Garuda Indonesia. The name sent a shiver down the spine of the small boy from Babhnan. Yeah, he knew that it was once one of the most dangerous airlines of the world with unrivalled crash record. Then he remembered his flight to Mugu, deep in the mountains in Nepal in a 10 seater Cessna Caravan, which the pilots flew with the GPS as radar doesn’t work in mountains and checked the tires on landing! Garuda is fine, he told himself with a smile!
Jakarta, it was to be. The city which took its name from Sanskrit, Jay Krita or victory accomplished. The city which was there in books since forever as the capital of Indonesia. What dragged him to the city, rather country to be honest, was a lesson in his Hindi textbook of standard 7th or 8th- a lesson about Sumatra and Bali- still Hindu majority in the world’s largest country by Muslim majority. He had to go there.
And he was there. On his way to the hotel, for a change from hostels, at 1 am. Lots of eateries were open with a sizable presence of women too. Just like rest of South East Asian countries, he thought. Hanoi, Bangkok, Shanghai, Phnon Penh- the first thing that struck him was this- the sense of security for the women. Do they too worship women, he thought and shrugged, no time for sarcasm.
This city is love, he was to discover soon. It was pain, when it came to the traffic, he was to discover too. It is a contradiction. Where else could one find Hijabi women in a bar, even if drinking mocktails? Or Muslims with names like Sukaron and Suharto! Jakarta holds one of the biggest (and first of the world) Ramayan Fair, also the most popular tale in the country told in a thousand ways from plays to puppetry!
Puppetry reminds me of another contradiction: they make their ones with the skin of dead buffaloes or cows. Imagine our deities on that- I am sure it could force us to put the bigots on trauma induced heart attack watch!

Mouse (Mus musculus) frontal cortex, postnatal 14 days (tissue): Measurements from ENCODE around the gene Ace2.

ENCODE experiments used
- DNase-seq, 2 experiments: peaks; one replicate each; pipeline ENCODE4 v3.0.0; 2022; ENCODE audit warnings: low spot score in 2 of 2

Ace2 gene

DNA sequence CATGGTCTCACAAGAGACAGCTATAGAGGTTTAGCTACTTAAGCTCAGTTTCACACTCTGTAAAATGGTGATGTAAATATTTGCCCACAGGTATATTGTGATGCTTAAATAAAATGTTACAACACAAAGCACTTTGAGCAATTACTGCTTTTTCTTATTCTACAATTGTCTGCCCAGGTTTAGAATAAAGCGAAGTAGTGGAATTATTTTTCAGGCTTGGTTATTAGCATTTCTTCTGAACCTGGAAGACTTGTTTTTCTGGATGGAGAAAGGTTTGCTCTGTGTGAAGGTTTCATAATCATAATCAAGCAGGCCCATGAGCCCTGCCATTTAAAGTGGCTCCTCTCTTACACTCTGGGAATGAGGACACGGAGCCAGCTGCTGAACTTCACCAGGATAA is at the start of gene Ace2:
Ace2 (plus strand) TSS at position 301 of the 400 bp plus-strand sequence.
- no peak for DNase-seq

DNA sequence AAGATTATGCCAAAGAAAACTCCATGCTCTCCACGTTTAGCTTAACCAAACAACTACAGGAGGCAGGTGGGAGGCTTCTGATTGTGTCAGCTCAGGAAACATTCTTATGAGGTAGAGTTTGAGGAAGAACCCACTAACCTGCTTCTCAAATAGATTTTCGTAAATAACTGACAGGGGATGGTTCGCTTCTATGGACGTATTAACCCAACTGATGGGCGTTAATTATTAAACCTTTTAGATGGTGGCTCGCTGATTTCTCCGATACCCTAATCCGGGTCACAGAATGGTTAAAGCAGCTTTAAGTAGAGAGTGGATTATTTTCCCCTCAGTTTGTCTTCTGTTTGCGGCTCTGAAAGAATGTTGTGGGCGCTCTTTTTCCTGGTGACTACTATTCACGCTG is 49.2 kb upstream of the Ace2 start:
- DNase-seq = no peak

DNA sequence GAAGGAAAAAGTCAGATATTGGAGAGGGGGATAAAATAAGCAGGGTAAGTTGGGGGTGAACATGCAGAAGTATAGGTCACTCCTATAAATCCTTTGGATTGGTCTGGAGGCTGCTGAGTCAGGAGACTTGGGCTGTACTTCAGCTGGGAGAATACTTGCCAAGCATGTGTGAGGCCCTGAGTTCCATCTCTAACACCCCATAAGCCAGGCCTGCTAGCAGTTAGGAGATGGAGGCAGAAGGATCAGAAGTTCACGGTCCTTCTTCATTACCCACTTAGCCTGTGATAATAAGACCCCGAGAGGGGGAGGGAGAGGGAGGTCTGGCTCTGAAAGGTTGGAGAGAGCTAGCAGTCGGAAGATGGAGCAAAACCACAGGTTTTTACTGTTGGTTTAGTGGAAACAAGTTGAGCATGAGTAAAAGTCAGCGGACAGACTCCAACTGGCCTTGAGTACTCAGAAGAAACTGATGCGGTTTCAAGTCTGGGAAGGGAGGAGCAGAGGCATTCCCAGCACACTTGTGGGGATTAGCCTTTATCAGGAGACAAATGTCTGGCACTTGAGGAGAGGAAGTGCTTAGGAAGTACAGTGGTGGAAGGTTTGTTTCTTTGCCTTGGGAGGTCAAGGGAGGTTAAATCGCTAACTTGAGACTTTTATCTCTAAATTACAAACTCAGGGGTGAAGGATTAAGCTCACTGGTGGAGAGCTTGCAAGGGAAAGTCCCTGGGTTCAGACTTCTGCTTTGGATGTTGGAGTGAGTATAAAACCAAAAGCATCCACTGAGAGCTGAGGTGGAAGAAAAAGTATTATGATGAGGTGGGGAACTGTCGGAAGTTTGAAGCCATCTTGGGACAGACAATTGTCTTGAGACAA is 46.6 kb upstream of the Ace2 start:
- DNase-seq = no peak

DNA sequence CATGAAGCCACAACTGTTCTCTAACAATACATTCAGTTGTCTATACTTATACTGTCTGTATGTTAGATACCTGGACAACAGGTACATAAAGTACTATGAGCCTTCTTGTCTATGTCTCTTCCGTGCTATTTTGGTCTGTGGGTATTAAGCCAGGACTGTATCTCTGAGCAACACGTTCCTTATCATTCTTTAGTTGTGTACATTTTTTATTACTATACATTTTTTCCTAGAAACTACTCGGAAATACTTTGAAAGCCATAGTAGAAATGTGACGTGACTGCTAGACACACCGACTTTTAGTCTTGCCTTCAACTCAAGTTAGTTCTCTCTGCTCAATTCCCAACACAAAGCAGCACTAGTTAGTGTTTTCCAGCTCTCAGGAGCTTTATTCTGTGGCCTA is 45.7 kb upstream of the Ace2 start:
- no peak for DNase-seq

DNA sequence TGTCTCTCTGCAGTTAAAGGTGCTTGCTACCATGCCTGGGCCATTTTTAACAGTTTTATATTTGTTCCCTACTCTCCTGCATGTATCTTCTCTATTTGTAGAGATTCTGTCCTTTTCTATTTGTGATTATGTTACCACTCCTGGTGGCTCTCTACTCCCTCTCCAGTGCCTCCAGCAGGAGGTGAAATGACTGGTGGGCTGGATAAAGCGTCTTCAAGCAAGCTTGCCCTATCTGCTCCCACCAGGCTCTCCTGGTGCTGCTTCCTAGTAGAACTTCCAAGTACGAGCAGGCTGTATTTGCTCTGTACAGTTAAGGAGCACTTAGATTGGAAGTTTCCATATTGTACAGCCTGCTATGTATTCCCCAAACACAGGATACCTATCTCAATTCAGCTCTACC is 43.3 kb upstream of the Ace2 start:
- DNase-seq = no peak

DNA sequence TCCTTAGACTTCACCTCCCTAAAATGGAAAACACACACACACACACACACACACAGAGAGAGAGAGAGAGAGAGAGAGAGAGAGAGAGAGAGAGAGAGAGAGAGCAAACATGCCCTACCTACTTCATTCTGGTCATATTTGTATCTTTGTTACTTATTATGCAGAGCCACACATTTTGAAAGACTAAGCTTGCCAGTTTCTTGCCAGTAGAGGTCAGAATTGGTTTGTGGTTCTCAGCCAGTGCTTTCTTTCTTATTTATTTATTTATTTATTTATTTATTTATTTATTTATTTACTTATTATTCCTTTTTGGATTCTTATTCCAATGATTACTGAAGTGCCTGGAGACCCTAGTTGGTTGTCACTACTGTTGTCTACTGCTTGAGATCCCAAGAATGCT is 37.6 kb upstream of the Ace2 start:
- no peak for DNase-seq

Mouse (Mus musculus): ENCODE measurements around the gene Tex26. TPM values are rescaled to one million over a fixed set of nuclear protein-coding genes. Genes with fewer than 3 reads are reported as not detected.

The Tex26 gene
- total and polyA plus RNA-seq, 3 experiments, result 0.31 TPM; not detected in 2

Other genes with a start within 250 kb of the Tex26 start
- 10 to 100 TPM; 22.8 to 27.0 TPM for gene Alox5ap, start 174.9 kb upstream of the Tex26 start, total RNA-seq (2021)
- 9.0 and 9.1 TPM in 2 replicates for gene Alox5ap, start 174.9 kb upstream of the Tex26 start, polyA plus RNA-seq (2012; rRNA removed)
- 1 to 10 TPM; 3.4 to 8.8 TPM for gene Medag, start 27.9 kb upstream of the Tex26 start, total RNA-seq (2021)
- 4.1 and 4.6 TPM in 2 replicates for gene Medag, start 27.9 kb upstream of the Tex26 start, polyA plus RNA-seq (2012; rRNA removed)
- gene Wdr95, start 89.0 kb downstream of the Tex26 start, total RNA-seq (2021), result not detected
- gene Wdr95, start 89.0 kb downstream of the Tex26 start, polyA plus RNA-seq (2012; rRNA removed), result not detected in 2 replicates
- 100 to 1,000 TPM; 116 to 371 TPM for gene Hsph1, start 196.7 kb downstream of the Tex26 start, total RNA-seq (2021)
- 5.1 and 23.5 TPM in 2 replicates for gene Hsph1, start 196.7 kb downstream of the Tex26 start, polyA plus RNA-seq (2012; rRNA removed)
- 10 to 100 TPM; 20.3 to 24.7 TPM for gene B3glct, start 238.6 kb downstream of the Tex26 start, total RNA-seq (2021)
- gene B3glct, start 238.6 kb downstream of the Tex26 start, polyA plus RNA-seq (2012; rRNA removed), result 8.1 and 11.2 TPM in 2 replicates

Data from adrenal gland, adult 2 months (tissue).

And the Apsaras roaming in the streets in full costumes and an accompanying band! Mostly of youngsters! Beware though, they may seek money so keep some change, small notes with you! As it is, they have notes of millions meaning nothing!
Jakarta, I mean Indonesia, is repressive, it allows the police to keep people in remand without even producing them before a judge for a whopping 60 days. The boy from Babhnan saw thousands assembling right in front of the Presidential Palace protesting for a myriad of things for a full week, everyday!
Biggest of them though is coexistence of religions captured perfectly by the Istiqlal Mosque, fifth largest mosque in the world with a capacity of 1,20,000 people right in front of St. Mary of the Assumption Cathedral, Jakartal. Look from a little distance, and the towers of cathedral and minarets of the mosque seem to be part of the same structure! This, in fact was the idea behind Sukarno, then president deciding to build the mosque to celebrate Indonesian Independence right in front of the cathedral.
And they both welcome people from all religions. The boy from Babhnan had gone there in a group with 2 women wearing shorts- they were immediately given a kaftan kind of thing to cover. A guide was assigned to the group who took us inside and gave us great details! And his name was Indra!
It was a visit for work so he was little hard pressed for time. The traveler inside him was enterprising though, he stole as much time as possible and saw the city like a local. He bowed to the Monas Tower (National Monument celebrating the independence of Indonesia) in memory of all those who made sacrifices, small to supreme fighting against the colonials. Just like in our own India.
He went to the Passer Baroe- a lovely flea market established in 1820 and bought everything- from Batik to biscuits! Just like locals would! He went to Kota Tua aka Old Town Batavia, the colonial name the Dutch gave to the city when they ruled it and traced the city, and country’s history in the Fatahillah Museum. Old Town Batavia is really charming, worth a whole day of museum hopping coupled with loitering in Cafe Batavia. Wish he had that much time on him!
And more to visit Chinatown
There’s always a next time, though. See you again, Jakarta!